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July 4, 2012
The purpose of this article is to warn developers about futility of using class-file encryption obfuscators for application protection and uselessness of spending money on it. All the protection methods are described in the fundamental work of Dmitry Leskov - Protect Your Java Code — Through Obfuscators And Beyond. When we are using class file encryption method we assume that the byte-code is encrypted and when the application starts decrypted byte-code through custom ClassLoader or JVMTI-interface loads into JVM.
June 1, 2012
The 1.0.5 version of our Stringer Java Obfuscator is released, codename Cienfuegos.
May 2, 2012
Today the most common problem for Android developers is to protect their application from custom malware attacks, in accordance with "Test: Malware Protection for Android - March 2012" by AV-TEST. We have a solution: Stringer Java Obfuscator...
April 25, 2012
Since 1.0.4 version you can use annotations for a finger tuning of the protection process. By default, if there are no @secured annotations all class files will be protected in accordance with include/exlude filter. If you have @secured annotations in a project only classes and/or its elements with @secure annotation will be protected.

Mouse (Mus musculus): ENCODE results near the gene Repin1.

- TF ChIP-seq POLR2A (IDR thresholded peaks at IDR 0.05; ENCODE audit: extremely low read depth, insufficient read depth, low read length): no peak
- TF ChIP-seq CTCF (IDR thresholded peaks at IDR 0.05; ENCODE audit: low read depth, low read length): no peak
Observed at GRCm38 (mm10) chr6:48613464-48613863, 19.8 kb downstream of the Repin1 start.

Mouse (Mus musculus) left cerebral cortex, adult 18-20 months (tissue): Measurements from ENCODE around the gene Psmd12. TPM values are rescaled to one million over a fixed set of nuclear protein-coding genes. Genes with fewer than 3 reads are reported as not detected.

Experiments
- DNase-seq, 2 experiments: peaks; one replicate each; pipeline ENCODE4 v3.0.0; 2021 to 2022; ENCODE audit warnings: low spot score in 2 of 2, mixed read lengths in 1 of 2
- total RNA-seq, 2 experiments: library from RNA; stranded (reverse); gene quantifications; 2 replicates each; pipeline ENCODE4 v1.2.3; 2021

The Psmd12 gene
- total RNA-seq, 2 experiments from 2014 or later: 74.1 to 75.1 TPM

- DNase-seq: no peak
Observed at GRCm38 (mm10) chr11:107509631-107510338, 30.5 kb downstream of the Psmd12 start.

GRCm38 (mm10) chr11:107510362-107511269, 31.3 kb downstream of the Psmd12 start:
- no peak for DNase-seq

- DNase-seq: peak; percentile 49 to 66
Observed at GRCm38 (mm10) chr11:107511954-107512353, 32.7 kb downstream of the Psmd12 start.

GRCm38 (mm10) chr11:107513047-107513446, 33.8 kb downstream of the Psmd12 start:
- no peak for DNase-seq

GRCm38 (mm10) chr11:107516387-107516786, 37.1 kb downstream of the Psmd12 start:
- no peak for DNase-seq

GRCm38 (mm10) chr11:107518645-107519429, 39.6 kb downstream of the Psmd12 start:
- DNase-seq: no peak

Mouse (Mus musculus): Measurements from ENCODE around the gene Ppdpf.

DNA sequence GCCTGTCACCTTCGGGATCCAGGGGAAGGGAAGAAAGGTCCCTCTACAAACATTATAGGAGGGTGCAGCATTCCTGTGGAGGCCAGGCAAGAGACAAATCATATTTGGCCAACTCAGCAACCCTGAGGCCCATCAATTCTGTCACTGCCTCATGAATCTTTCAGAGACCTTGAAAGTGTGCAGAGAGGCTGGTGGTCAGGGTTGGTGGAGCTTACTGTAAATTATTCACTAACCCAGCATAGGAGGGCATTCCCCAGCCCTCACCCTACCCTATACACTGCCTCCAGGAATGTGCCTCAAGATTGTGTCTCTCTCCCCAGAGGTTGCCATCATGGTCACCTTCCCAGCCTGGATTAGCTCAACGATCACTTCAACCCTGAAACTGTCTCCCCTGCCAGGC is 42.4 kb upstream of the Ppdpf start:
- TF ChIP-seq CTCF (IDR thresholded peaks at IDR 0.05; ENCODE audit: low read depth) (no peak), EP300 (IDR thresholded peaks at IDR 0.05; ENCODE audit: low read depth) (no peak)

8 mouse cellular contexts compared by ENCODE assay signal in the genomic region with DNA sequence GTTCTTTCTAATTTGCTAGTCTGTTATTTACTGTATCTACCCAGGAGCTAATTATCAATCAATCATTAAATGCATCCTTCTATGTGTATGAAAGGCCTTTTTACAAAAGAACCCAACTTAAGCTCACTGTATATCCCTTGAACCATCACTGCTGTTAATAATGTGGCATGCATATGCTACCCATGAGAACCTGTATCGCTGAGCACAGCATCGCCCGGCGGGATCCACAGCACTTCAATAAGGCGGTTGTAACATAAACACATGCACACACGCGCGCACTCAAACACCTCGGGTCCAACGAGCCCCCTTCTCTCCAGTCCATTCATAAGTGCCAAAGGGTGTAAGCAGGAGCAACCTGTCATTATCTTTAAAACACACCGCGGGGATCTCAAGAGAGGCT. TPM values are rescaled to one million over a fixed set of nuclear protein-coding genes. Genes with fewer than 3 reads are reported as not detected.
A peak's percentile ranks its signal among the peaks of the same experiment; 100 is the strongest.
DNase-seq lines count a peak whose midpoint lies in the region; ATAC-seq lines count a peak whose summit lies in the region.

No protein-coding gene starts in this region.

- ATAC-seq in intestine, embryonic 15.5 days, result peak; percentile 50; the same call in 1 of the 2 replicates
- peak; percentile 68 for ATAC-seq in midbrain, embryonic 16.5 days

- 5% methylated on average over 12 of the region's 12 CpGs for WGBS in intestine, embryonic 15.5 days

April 23, 2012
The new version of Stringer Java Obfuscator is here.
April 13, 2012
We added support of two most common Java open source IDE: Eclipse and NetBeans.
April 11, 2012
For protection of Java programs we usually use obfuscators. Obfuscators allow us to rename classes, methods and fields automatically and change bytecode control flow.
April 10, 2012
We are glad to inform you about the release of a new Stringer version. Today Stringer Java Obfuscator is the easiest and most secure way to protect your Java based application from reverse engineering and hacking (including Android).
March 15, 2012
Stringer Java Obfuscator 1.0.2 Released Buy full version or download fully functional 15-day trial - https://jfxstore.com/stringer/
February 14, 2012
The main purpose of obfuscation is to build a JVM instruction set which the decompiler could not build into the correct source code in Java. The war between obfuscators and decompiles continues constantly. For example, in a research project Soot researchers simultaneously developed an obfuscator JBCO and a decompiler DAVA , developers are competing with each other. Why bad actors and developers want to decompile Java programs? reverse-engineering of proprietary API bytecode modification to disable the various licensing mechanisms to get access to "sensitive" information

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